Uptick in US consumer prices in June

Tuesday, July 14, 2020

US consumer prices increased by 0.6 percent in June, after three months of declines, with a big jump in gasoline prices accounting for over half of the gain.
The Labor Department reported Tuesday that the increase in ts consumer price index followed declines of 0.4 percent in March, 0.8 percent in April and 0.1 percent in May as the hit to demand caused by the widespread shutdowns of the economy kept a lid on prices.
The June report showed that energy prices jumped 5.1 percent with gasoline costs surging by 12.3 percent. However, even with that gain gasoline pump prices are 23.4 percent below where they were a year ago.
Core inflation, which excludes food and energy, increased by a more modest 0.2 percent in June the first monthly increase since February.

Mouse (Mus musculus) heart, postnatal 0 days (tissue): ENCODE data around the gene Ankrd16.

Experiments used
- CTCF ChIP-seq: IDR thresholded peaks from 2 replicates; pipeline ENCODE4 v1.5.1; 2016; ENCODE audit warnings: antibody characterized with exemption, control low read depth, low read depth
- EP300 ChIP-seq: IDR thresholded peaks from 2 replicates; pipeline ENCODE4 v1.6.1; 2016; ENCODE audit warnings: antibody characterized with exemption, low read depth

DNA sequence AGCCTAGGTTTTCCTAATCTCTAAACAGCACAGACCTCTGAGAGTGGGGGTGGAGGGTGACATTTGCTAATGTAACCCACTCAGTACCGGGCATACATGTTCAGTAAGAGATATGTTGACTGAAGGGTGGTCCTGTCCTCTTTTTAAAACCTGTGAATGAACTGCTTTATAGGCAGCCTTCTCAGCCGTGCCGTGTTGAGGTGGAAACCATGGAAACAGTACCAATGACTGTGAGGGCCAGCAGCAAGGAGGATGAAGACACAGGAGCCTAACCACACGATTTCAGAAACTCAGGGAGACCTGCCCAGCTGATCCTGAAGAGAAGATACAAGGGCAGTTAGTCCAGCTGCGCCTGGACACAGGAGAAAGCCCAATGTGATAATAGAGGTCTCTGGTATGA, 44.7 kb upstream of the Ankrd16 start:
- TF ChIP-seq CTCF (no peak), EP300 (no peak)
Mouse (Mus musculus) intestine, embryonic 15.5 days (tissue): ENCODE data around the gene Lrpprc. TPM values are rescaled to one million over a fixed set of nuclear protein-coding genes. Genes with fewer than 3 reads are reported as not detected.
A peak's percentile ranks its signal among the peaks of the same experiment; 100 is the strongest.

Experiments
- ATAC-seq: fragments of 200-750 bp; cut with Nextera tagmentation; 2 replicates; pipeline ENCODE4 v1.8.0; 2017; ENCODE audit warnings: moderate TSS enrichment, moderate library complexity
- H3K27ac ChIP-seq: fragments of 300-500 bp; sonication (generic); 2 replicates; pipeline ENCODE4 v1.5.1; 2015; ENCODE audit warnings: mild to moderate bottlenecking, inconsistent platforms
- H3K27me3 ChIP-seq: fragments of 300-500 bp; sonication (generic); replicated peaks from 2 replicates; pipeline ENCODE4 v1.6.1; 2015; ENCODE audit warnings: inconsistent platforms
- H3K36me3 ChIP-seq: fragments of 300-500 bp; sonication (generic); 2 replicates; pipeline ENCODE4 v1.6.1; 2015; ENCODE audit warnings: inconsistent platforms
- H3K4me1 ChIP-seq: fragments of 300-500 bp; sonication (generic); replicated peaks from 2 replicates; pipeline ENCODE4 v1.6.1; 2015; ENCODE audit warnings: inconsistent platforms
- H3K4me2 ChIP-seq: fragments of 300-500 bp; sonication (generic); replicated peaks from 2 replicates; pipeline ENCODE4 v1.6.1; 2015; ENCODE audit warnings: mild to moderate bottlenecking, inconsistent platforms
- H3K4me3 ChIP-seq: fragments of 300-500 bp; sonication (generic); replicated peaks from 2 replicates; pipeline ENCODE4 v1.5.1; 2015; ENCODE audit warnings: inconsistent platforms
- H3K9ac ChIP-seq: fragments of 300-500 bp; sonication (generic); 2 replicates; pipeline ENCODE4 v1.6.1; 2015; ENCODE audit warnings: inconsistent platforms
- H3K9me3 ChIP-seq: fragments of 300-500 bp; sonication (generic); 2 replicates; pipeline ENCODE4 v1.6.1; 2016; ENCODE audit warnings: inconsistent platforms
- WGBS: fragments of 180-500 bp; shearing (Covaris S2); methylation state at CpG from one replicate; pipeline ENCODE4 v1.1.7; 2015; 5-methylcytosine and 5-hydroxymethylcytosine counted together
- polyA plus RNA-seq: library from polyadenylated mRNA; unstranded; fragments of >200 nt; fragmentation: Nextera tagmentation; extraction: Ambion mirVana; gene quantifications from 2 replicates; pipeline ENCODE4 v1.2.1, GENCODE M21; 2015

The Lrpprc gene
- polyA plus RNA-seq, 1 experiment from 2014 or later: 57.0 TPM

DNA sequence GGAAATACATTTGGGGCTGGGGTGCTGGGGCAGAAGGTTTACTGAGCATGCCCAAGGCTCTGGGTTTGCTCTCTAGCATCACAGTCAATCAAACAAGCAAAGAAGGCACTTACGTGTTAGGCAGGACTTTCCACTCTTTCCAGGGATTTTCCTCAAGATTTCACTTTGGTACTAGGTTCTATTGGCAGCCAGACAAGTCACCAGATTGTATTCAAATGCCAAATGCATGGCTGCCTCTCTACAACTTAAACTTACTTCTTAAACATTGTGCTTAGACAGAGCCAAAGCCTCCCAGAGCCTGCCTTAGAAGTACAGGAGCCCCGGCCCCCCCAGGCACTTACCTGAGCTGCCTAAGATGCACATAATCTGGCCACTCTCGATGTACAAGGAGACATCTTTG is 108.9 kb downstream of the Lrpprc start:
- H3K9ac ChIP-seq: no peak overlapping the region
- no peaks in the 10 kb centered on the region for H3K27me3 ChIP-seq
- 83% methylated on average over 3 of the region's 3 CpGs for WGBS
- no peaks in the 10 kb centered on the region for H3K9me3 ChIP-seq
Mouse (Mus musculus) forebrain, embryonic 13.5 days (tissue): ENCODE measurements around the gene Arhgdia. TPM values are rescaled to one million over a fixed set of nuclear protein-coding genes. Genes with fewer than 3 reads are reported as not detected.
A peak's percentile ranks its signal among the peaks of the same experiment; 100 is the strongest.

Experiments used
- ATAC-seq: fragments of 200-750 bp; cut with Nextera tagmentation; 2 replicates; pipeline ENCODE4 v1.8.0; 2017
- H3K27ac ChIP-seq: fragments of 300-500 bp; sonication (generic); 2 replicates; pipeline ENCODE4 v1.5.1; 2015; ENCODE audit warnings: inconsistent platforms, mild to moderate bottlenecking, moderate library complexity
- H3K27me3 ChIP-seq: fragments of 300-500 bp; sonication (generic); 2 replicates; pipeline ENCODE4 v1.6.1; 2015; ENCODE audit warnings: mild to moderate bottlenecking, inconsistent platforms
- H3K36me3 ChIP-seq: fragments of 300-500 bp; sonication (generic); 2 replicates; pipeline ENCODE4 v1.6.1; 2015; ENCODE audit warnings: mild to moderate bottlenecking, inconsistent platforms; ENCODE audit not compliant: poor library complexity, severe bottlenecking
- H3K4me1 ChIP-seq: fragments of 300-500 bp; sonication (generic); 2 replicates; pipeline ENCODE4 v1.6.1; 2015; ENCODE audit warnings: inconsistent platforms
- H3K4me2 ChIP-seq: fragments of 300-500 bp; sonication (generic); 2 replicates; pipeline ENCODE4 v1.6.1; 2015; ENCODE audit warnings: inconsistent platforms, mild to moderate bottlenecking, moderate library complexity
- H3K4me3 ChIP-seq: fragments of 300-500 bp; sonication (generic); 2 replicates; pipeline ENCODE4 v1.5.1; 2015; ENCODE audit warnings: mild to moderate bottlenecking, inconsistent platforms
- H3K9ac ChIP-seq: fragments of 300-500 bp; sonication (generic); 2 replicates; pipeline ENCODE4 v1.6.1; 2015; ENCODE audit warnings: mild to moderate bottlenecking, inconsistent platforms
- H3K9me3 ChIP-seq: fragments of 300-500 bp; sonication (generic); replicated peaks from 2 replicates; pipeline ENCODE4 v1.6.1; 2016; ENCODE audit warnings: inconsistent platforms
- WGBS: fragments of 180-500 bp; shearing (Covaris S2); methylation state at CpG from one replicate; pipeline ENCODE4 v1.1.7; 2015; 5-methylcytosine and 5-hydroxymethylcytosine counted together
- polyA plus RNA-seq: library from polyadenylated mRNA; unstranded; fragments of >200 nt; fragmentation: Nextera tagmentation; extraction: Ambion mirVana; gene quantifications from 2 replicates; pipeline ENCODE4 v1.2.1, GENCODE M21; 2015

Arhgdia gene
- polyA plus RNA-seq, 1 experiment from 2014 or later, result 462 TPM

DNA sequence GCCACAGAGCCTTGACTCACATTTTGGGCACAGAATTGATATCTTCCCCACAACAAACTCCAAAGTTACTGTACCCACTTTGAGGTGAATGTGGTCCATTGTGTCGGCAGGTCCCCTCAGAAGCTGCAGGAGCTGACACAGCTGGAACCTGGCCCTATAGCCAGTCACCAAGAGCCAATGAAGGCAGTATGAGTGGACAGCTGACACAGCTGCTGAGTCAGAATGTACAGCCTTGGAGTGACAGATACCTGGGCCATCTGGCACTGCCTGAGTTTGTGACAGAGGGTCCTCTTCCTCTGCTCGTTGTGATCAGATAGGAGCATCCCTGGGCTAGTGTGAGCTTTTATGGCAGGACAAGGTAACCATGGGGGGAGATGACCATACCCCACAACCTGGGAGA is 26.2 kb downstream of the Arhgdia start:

Over the past 12 months, consumer prices have increased a modest 0.8 percent while core inflation is up just 1.2 percent.
That is well below the Federal Reserve's 2 percent target for annual gains in inflation. Economists believe given the uncertain economic outlook with virus cases climbing again in many parts of the country, inflation pressures are likely to remain low for some time to come.
Low inflation means that the Fed will have the leeway to keep providing significant support to the economy through record-low interest rates and sizable backed purchases of Treasury bonds and mortgage-backed securities.
In addition to the 5.1 percent gain in energy costs, food pries were up by 0.6 percent in June after a 0.7 percent May increase.-AP